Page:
In our new “What I Wish I Knew Then” series, we ask successful graduates in specific fields the question, “What do you wish you knew about your career that you didn’t know when you graduated?”
This month, we’re diving into the world of fiction writing. We switched it up a little bit though and instead of reaching out to grads, we contacted several of Full Sail’s Creative Writing for Entertainment and Creative Writing MFA Course Directors. These instructors are all published authors themselves – they’ve been through the ups and downs of first drafts and revisions and pitches and everything else in between – and they’ve got great advice to give to those looking to break into the field and get their own work published. Check out what they had to say below.
“Never say: ‘That’s not my thing.’ You can have a specialty and passion, but be flexible and be prepared to learn new things. If you can tell a story, you can learn a format. Don’t fail because you’re not willing to try.” – Sid Williams, Literary Genre II: Horror, Mystery, and Suspense
“Make life choices that nurture your creativity, and keep your foot on the gas. It’s so easy to let life get in the way of your creative work, and we all have other priorities with jobs, family, and other obligations. Just make sure that writing remains a top priority, and you’re always working on a project or thinking about your next project. The only words that will never be read are the ones you never write.” – Alicia Guy, Children’s Entertainment
“The biggest thing is networking. I knew I needed to know the editors in order to sell stories to them, but it didn’t hit me early on that I needed to know as many people possible in the industry in order to maximize my ring(s) of contacts. Looking back it’s so easy to see a lot of agreements are about who you know and not what you know.” – Roland Mann, Writing Workshop III: Writing for Comics and Animation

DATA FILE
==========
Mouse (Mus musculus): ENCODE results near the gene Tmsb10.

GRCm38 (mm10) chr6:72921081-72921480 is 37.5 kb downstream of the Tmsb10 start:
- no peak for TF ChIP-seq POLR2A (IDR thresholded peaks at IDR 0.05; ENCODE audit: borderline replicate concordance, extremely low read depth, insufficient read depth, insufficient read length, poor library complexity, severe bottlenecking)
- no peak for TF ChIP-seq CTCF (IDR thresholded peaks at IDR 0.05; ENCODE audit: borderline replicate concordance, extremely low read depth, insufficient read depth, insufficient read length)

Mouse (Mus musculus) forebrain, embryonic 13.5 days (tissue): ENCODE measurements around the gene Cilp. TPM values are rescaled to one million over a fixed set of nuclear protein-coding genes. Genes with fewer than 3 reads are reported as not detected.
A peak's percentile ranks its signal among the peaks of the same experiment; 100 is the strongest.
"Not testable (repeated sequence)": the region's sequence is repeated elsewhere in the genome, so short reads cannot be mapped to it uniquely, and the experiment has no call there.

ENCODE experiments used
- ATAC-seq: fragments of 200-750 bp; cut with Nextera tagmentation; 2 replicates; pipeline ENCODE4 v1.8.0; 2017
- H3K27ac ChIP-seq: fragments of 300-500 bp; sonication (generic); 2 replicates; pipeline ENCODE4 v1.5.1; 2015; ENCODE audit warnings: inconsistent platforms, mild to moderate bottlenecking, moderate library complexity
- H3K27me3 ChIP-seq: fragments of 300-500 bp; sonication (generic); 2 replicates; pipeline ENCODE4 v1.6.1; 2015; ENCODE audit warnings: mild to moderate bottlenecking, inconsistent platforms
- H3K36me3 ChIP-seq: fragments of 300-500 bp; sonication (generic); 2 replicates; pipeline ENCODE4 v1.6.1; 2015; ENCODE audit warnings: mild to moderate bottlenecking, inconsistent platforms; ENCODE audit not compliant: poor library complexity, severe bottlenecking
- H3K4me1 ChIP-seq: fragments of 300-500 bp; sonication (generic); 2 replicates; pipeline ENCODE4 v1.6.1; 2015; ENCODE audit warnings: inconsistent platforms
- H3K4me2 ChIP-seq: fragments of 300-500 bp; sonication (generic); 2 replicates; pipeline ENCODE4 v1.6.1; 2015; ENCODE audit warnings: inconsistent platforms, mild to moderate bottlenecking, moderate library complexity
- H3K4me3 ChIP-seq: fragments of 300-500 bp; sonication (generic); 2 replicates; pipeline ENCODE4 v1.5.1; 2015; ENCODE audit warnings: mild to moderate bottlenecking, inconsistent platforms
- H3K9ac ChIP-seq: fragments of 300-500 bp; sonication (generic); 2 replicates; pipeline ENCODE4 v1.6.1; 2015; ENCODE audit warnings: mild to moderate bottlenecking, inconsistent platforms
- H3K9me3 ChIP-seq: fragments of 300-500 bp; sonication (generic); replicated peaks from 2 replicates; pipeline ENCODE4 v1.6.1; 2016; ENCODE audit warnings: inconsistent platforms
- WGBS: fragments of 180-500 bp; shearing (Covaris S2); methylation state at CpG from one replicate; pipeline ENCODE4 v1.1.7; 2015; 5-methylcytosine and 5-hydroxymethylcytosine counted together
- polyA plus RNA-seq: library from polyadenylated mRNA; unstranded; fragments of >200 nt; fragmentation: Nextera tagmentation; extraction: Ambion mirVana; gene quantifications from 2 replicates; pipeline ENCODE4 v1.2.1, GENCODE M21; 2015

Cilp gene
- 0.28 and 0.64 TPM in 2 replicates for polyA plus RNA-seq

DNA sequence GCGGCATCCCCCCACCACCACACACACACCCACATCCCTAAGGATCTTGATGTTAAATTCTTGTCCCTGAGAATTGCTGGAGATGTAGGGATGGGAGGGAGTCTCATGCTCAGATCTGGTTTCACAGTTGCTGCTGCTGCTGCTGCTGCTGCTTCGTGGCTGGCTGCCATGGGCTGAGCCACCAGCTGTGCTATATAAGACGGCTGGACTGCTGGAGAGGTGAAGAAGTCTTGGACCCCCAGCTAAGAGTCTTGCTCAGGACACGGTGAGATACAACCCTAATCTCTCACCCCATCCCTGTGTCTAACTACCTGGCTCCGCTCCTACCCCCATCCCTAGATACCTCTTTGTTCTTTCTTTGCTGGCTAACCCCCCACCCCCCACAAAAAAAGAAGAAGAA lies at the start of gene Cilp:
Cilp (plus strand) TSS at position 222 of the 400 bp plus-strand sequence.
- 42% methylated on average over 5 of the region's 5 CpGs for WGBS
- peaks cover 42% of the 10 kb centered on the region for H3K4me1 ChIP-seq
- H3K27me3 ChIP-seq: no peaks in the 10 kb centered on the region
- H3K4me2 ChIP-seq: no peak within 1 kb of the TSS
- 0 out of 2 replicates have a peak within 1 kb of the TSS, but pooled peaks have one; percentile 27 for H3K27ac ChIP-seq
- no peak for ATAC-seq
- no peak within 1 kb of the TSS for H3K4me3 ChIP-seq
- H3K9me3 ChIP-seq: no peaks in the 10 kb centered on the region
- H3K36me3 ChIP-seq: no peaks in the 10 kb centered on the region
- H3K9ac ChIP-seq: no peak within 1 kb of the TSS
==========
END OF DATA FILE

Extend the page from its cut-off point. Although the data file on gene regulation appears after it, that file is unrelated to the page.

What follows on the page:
“I wish I’d known how long it was going to take. In fact, I still don’t know. What I do know now is that persistence is key to success as a writer. Everyone’s path is different, so it’s only useful to look ahead, rather than at the road behind you or the paths other writers are taking. Live in the moment, love what you’re doing, and keep writing!” – Julie Anne Wight, Literary Research
“This is the thing I wish I had known that I know now: Writers have to write. When I ignored and denied something so essential about myself, everything in my life got out of balance. I knew that I needed to write or be a part of the writing world. So, my advice to any new writer is to write. The odds of success in this business are daunting. But if this is what you were put on the planet to do, there will be a way for you to succeed.” –Deborah Staley, Creative Writing Portfolio Assembly I
“Everything is a sales job. You sell yourself at an interview. You sell your skills to a client. You sell a new idea to your boss. Become an excellent communicator because all jobs require articulation. Learn how to pitch and the best way to learn is to practice. A great pitch will get you the job, the client, and funding.” – Evan Hewitt, Filmmaking Concepts and Practice (Film Production MFA)